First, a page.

As for Gray herself: four officials reportedly told her that they heard Abba music being played in the prime minister’s flat on the night of 13 November 2020 – allegedly at a party hosted by his then fiancée, Carrie, to celebrate the departure of his senior adviser, Dominic Cummings, and communications chief, Lee Cain. It is still unclear why, in her report, Gray chose to say nothing substantial about this gathering.

As Cummings himself says in an interview with Suzanne Moore posted yesterday: “..some of [the report is] a bit brazen. The sort of ‘Well I stopped investigating the party in the flat because the police got involved.’ Yeah, but then the police didn’t investigate it. So basically, once you’ve got all that the cops have, they’ve sort of just said ‘Fuck this. We’re not going to get involved with the after-party on the night of the 13th’.”

To cap it all, Carrie Johnson is also now alleged to have held another party in the flat on 19 June 2020 – the day of her husband’s birthday and of the unlawful gathering in the Cabinet room for which he received a fixed penalty notice of £50. In his interview with Moore, Cummings claims that “the police and Sue Gray decided not to investigate [the Johnsons’ alleged socialising with journalists] or to investigate [parties at] Chequers either.”

At least two additional inquiries now loom over the PM. First, he faces the scrutiny of the Commons Committee of Privileges, which has been tasked with establishing whether he knowingly misled parliament over the Downing Street parties. It seems probable that Gray will be asked to appear at these hearings, and that the scope of the committee’s investigation will grow incrementally as fresh allegations are made.

Second, Sadiq Khan, the London Mayor, has asked the Met for a “detailed explanation” of the criteria it applied when issuing 126 fines to 83 individuals as a result of its investigations. “I think it’s important,” Khan said last week, “when it comes to trust and confidence, when it comes to policing by consent, when it comes to questions being asked about the integrity of an investigation that the police explain why they’ve reached the conclusions they have.”

It is no small matter for a senior politician to express such reservations about operational decisions taken by the police. But the mayor is quite right to do so. Indeed, it is remarkable that so few have followed his lead. 

Why, for example, was the PM fined for attending his birthday party in the Cabinet Room in June 2020, but not for being present at Lee Cain’s leaving do on 13 November 2020 – an event that led to others being issued with penalties? Why was he spared punishment for attending the notorious “Bring Your Own Booze” party in the Number 10 garden on 20 May 2020? There is no rhyme or reason in these decisions, and others like them. And the stakes are too high for the Met operation – apparently a series of arbitrary and incoherent discretionary judgments – to be left unchallenged.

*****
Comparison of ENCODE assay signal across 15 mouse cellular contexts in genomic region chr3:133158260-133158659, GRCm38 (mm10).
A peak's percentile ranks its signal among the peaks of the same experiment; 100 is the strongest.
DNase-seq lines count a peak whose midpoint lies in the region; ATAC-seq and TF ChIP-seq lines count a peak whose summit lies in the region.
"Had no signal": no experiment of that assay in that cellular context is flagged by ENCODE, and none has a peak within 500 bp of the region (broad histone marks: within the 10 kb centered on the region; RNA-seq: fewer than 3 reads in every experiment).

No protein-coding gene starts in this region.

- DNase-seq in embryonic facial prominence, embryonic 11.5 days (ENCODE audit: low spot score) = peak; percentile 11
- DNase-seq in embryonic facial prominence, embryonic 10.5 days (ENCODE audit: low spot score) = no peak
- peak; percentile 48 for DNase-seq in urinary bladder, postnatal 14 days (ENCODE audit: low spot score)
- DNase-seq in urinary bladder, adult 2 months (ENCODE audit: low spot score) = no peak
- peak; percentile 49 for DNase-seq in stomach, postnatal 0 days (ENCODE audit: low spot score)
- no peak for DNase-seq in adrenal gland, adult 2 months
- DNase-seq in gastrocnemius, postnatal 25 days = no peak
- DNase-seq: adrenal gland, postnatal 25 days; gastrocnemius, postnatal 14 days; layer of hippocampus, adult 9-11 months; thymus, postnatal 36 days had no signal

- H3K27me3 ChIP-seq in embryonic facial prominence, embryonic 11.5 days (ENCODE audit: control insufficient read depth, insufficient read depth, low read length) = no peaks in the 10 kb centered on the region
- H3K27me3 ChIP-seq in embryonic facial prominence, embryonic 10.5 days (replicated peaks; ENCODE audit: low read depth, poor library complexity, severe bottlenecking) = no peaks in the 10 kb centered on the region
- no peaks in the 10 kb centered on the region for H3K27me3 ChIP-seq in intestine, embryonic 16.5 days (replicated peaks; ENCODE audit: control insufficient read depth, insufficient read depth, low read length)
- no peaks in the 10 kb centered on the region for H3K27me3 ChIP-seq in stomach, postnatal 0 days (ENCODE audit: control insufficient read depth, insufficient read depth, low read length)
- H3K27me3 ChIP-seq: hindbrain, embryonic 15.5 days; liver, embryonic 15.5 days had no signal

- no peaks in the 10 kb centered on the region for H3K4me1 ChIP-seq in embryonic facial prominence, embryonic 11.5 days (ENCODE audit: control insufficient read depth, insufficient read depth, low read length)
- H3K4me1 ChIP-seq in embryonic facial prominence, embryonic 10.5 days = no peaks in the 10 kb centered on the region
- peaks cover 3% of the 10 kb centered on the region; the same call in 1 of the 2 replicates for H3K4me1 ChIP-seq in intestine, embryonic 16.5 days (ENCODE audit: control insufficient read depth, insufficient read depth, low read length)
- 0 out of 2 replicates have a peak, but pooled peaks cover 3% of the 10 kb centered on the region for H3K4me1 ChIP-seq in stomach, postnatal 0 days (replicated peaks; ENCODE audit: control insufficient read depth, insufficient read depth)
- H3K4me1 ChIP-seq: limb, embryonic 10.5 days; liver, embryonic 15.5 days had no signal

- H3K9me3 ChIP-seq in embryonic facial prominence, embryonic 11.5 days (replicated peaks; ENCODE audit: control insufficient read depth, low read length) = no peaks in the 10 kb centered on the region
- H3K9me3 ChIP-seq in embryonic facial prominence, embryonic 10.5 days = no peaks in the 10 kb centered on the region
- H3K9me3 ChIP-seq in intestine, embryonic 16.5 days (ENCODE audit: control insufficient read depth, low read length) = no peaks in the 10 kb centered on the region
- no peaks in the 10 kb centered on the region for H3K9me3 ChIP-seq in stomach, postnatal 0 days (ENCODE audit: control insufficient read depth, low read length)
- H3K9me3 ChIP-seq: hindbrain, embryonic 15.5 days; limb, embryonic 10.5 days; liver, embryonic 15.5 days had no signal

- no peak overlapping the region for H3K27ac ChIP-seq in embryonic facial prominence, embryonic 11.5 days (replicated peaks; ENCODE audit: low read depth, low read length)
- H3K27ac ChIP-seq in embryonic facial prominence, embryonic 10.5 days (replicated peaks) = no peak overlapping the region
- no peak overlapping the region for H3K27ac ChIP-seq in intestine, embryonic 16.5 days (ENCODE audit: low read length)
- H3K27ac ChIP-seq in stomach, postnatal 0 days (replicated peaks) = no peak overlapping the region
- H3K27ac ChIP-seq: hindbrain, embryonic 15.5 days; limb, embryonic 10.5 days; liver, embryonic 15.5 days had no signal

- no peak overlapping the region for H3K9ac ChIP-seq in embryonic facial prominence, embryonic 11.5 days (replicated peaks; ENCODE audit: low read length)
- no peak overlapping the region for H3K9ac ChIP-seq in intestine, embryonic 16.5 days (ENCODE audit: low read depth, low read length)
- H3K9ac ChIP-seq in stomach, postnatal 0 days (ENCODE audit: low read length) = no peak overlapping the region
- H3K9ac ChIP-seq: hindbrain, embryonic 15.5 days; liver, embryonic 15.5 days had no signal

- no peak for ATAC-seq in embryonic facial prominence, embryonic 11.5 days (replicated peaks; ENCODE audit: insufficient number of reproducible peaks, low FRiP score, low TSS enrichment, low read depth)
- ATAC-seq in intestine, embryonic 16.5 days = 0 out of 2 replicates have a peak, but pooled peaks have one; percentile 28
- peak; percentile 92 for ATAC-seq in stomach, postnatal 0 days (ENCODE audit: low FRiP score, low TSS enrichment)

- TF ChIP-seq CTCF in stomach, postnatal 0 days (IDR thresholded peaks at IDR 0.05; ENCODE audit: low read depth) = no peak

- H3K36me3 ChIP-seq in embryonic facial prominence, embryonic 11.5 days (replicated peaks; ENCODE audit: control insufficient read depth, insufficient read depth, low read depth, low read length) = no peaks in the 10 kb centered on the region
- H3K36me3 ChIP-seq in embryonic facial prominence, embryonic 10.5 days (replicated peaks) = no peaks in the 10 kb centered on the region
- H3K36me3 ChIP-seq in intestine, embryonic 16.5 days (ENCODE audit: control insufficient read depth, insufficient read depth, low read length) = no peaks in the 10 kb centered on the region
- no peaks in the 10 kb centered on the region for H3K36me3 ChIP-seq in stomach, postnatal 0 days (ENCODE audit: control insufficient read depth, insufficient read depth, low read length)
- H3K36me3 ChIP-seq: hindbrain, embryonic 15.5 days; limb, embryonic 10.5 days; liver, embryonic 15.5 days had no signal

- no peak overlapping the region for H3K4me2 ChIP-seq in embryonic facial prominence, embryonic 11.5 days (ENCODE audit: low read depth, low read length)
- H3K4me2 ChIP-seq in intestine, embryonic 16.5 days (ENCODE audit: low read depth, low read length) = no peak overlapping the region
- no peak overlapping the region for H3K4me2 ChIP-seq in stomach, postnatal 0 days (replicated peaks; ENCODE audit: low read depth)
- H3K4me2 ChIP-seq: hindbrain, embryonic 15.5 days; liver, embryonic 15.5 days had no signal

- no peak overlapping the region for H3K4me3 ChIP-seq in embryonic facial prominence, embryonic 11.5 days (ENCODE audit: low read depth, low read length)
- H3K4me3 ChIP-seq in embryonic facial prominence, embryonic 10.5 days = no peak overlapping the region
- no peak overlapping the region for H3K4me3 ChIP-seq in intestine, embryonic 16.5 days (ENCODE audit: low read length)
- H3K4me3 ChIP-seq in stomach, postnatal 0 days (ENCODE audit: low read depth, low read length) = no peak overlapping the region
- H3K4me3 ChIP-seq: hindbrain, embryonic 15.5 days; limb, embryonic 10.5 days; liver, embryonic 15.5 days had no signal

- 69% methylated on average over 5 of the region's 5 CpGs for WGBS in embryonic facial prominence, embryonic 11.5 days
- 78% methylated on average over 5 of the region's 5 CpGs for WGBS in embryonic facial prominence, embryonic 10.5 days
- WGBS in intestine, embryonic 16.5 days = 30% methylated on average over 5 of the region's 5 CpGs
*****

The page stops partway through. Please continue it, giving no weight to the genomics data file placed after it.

In the first instance, the political metric that matters is the number of Conservative MPs that have submitted letters of no confidence in the PM to Sir Graham Brady, the chair of the 1922 Committee – 54 being required to trigger a contest to decide his future as Conservative leader.

I take all estimates of the present number with a pinch of salt, though it is clear that the total is clicking upwards steadily. Most MPs still seem set on waiting for the outcome of the Wakefield and Tiverton and Honiton by-elections on 23 June. But – really – how much more evidence one way or the other do they need to assess Johnson’s capacity to continue in the top job?

If they were paying attention last week, they would have witnessed a prime minister effectively rewriting pandemic law retrospectively. In the Commons, Johnson based his defence on an entirely phoney argument that should have been ripped apart on the spot – but, depressingly, wasn’t. 

As he put it: “when people are working very hard together, day in, day out, it can be difficult to draw the boundary between work and socialising.”

In the subsequent press conference, he leant into this spurious argument: “I think it was right, when people are working very hard for very long hours, …and they’re moving on to some other part of government… or leaving government service altogether I think it is right to thank them… I believe that they were work events. They were part of my job.” He added: “It didn’t occur to me that this was anything except what it was my duty to do as prime minister during a pandemic and that’s why I did it.”